First came love, then came marriage, then came a ridiculously long and complicated endeavor to get pregnant after a diagnosis of oligoastenoteratozoospermia requiring in vitro fertilization to conceive. This birthed the blog that attacked infertility with humor and snark. And, when she finally got pregnant, then came four unbelievable days of labor and a spectacular failure of pretty much everyone who was supposed to help. Don't worry, it all worked out just fine.
Resolve.org is a site devoted to providing support, both emotional and practical, to people struggling with infertility issues. The immediately apparent benefits to visiting would be their informational documents and errata, but of at least equal value are the bulletin boards where you can talk with other people dealing with infertility, whether it's for the sake of venting, chatting or just to have someplace you can go where you don't have to hear the words "well, adoption isn't so bad..."
The ethics of infertility: After taking fertility drug Clomid, Ryan and Brianna Morrison conceived sextuplets. Their religious beliefs steered them away from undergoing a selective reduction procedure in favor of bringing all six fetuses to term. Four of their newborns have died; the remaining two are in critical condition. This mother of multiples says that while she's grateful that insurance and Medicaid covered her million-dollar hospital bill, her "quest to have a family resulted in a significant drain on society's resources."
Beware ... step away from the laptop. Laptop computers may damage male fertility. Dr. Yefim Sheynkin of the State University of New York (Stony Brook) reports in the journal Human Reproduction. "Laptops, which reach high internal operating temperatures, can heat up the scrotum which could affect the quality and quantity of men’s sperm." "...Sheynkin, director of male infertility and microsurgery at the university. 'Don't get me wrong -- the laptop computer is very useful and helpful. But we need to be cautious.' "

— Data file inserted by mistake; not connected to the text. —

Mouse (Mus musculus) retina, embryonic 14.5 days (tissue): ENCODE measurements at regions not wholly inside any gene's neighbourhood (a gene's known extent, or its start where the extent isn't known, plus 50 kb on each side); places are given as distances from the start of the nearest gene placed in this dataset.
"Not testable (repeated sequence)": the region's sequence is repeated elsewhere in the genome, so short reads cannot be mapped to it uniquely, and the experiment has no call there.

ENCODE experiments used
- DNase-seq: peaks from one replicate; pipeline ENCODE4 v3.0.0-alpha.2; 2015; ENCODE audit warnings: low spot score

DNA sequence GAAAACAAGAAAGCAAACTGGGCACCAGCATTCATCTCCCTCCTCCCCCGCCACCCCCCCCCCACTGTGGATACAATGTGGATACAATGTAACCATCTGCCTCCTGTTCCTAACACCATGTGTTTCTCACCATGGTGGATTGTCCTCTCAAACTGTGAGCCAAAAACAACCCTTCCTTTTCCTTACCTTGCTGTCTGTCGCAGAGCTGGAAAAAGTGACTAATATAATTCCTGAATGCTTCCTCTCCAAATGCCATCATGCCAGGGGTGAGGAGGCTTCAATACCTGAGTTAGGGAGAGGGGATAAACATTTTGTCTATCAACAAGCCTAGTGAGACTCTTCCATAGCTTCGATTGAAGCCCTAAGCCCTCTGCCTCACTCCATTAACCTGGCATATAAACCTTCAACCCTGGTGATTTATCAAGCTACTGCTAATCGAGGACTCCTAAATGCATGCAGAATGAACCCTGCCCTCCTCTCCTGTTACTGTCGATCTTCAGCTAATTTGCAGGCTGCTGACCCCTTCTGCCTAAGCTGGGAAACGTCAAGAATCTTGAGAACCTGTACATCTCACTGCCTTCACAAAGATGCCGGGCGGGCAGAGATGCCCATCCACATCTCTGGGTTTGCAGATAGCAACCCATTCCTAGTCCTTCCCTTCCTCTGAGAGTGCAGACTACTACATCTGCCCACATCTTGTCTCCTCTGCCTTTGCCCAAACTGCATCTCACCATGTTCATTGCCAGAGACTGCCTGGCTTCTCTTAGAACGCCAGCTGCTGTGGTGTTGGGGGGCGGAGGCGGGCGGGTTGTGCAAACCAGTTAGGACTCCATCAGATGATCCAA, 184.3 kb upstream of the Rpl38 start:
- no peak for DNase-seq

A Special Kind of Poverty This great article appeared in yesterday's Washington Post Sunday Magazine. Its subject: the trials and tribulations of the poor seeking treatment for their infertility. I don't think I have to list the whole raft of issues this subject raises. As touching as it is thought-provoking.
Embryos can be donated on the slippery sloped side of town. Though proposed by pro-choice, pro-stem-cell-research Arlen Specter, the Bush administration is pushing for a pubilc awareness program that promotes donating unused embryos to infertile couples. Of course, Bush's insistence on using the term "embryo adoption-" a term never used by any clinic in the program, but strangely used by a Christian anti-abortion/pro-adoption agency, coupled with the knowledge that Bush has jumped at virtually anything that remotely could lead to redefining the status of a fetus, leads to the inevitable question: does Bush really care about getting more infertile couples to have children, or is this a(nother) subversive attempt to Federally promote the idea that a cell cluster is the same as a newborn infant?
a newly released u.n. population study suggests that because the birth rates in wealthy countries is low and declining, the worker-retired ratio will not be able to support current social programs. "The report found that Japan would need 10 million immigrants every year for the next 50 years to maintain the current working-age to retirement-age ratio. Without migration, figures show it would be necessary to raise the retirement age to 77 to maintain the ratio."